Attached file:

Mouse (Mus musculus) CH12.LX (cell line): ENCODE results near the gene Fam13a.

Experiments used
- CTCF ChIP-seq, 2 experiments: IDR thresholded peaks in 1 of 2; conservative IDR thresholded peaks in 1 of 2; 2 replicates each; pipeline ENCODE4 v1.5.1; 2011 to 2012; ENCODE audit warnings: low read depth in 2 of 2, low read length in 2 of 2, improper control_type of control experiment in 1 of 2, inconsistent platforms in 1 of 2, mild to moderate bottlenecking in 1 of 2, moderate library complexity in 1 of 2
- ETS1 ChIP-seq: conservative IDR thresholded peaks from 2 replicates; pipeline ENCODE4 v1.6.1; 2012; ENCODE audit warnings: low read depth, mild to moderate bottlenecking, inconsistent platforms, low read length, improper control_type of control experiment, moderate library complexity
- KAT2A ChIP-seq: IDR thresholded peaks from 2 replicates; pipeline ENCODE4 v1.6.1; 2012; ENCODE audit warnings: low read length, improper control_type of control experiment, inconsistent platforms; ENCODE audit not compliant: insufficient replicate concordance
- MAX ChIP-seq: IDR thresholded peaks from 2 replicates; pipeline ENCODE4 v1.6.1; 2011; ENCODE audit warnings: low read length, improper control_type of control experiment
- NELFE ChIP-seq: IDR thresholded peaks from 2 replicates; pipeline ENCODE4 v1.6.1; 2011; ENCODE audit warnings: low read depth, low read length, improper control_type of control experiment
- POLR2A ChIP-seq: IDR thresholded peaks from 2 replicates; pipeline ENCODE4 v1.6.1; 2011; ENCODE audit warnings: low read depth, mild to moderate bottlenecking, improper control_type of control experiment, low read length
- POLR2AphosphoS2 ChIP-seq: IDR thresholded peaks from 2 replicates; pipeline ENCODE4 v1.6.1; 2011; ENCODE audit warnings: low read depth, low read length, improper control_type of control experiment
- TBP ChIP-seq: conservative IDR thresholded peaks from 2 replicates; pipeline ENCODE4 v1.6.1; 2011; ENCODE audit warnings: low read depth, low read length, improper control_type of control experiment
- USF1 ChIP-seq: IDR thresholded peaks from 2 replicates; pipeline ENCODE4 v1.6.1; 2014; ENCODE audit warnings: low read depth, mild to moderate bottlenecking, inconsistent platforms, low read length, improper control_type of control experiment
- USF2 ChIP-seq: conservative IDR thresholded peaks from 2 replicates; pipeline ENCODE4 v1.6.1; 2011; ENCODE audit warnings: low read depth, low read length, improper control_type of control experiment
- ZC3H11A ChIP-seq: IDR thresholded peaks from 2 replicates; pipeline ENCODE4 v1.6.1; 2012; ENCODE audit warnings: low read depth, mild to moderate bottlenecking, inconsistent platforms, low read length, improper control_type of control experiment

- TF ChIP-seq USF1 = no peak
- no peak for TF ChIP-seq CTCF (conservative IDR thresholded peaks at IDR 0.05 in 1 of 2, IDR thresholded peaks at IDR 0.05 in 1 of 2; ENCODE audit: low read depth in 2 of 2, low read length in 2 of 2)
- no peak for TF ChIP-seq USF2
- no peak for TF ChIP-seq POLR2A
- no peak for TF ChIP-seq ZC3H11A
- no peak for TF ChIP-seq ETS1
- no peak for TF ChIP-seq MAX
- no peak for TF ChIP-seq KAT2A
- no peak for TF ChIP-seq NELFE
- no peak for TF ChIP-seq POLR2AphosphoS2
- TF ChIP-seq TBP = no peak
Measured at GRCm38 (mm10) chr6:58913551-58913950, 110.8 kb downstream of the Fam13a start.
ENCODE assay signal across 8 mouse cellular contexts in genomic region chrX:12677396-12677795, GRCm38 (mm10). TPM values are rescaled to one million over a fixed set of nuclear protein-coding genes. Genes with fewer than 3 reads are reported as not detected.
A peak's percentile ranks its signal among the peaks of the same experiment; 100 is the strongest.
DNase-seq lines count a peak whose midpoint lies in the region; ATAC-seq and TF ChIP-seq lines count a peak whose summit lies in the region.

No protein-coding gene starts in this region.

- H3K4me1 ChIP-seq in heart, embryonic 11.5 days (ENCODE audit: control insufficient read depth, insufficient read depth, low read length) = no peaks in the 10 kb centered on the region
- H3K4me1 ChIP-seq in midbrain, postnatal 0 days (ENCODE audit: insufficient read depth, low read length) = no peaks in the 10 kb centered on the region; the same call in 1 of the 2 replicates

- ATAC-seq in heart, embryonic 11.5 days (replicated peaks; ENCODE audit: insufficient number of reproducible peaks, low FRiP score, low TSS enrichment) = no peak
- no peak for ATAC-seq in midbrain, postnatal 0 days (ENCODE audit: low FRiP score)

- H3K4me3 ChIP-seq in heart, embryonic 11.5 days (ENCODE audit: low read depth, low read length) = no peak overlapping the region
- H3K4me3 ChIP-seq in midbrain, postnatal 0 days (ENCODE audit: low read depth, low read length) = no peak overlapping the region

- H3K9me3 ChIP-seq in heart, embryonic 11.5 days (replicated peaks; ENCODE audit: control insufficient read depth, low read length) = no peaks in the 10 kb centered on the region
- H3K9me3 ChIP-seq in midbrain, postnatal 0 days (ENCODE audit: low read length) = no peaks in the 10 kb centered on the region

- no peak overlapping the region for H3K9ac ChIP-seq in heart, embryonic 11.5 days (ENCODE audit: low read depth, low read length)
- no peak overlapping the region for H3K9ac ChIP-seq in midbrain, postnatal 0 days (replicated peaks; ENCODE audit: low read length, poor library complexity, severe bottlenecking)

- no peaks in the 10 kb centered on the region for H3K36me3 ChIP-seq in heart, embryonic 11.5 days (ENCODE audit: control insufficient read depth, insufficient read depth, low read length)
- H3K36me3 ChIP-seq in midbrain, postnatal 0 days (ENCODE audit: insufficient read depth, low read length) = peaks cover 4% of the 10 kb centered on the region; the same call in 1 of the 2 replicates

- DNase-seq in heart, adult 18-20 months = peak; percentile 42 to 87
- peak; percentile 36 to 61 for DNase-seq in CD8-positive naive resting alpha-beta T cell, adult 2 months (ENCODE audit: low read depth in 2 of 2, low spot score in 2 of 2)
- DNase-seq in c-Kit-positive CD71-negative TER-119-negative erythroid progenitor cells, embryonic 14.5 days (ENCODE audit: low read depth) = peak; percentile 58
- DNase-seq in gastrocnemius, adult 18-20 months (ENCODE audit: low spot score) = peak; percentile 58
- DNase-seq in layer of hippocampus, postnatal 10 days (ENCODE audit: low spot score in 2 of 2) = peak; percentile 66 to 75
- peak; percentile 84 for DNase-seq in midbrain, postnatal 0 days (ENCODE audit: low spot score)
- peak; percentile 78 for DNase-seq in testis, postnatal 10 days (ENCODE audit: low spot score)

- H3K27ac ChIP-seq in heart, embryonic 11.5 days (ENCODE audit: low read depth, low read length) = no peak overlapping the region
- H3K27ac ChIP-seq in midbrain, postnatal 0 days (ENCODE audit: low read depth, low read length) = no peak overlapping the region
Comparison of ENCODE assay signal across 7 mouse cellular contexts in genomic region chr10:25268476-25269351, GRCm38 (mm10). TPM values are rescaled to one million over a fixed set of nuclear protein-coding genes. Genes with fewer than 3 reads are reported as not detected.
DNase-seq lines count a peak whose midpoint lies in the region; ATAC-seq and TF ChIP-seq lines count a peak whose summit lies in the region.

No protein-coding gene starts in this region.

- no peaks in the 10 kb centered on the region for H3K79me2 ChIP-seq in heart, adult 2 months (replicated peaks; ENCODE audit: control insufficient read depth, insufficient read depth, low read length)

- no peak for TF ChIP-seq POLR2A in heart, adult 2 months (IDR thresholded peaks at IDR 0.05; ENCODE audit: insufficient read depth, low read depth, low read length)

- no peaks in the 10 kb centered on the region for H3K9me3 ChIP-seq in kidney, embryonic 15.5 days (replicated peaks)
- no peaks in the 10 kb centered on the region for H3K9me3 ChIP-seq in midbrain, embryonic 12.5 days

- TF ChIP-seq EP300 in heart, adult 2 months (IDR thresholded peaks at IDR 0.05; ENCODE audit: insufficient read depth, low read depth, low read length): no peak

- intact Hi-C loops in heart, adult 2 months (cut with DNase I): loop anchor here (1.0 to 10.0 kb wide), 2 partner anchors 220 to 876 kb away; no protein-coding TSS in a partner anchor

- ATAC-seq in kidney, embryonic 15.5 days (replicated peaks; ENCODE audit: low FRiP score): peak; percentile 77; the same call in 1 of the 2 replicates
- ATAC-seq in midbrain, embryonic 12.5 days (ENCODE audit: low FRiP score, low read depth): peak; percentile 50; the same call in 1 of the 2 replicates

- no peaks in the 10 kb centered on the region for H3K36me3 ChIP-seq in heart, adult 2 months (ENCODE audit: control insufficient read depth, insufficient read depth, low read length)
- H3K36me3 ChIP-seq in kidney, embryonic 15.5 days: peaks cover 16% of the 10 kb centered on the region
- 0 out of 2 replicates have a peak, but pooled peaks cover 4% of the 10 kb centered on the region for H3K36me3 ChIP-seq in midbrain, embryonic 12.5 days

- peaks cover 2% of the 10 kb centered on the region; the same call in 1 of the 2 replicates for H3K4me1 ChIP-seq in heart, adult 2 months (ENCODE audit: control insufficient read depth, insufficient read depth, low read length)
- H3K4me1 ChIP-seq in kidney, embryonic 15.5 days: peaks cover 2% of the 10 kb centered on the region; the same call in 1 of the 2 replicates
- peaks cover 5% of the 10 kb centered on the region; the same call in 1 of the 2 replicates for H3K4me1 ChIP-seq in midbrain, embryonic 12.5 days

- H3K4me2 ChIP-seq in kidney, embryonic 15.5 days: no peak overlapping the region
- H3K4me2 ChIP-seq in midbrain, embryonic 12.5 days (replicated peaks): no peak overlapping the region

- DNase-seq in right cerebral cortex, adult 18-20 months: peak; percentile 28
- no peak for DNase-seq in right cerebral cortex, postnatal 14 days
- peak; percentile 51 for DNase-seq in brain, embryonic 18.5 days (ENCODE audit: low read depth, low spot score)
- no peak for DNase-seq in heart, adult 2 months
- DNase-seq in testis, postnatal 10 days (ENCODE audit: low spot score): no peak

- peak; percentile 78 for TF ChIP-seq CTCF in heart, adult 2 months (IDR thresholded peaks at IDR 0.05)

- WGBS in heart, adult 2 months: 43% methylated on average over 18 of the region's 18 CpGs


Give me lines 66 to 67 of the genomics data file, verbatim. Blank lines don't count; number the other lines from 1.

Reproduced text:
- H3K4me1 ChIP-seq in kidney, embryonic 15.5 days: peaks cover 2% of the 10 kb centered on the region; the same call in 1 of the 2 replicates
- peaks cover 5% of the 10 kb centered on the region; the same call in 1 of the 2 replicates for H3K4me1 ChIP-seq in midbrain, embryonic 12.5 days